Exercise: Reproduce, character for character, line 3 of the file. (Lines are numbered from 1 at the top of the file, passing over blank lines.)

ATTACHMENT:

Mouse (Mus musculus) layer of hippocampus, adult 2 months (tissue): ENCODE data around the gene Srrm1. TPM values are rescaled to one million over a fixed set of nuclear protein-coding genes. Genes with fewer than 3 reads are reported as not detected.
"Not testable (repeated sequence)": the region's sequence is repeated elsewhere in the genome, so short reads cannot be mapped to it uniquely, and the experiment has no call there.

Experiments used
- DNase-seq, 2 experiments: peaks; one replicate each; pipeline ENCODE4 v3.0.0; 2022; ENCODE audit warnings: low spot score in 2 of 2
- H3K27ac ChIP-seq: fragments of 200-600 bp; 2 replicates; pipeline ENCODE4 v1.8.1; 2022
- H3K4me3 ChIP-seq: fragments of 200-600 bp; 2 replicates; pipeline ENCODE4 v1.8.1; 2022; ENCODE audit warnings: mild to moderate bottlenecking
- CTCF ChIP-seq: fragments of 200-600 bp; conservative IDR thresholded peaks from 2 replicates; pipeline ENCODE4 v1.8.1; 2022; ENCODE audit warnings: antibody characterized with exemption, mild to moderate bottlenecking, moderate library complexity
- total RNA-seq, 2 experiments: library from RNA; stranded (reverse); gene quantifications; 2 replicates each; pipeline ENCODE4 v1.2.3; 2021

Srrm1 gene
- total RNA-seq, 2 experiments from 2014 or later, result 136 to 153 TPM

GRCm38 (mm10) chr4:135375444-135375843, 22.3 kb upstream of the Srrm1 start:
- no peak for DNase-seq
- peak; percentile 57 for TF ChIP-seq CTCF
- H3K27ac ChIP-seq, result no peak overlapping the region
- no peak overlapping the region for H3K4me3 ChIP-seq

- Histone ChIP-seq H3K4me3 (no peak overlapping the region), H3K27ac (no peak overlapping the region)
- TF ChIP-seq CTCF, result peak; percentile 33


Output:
Experiments used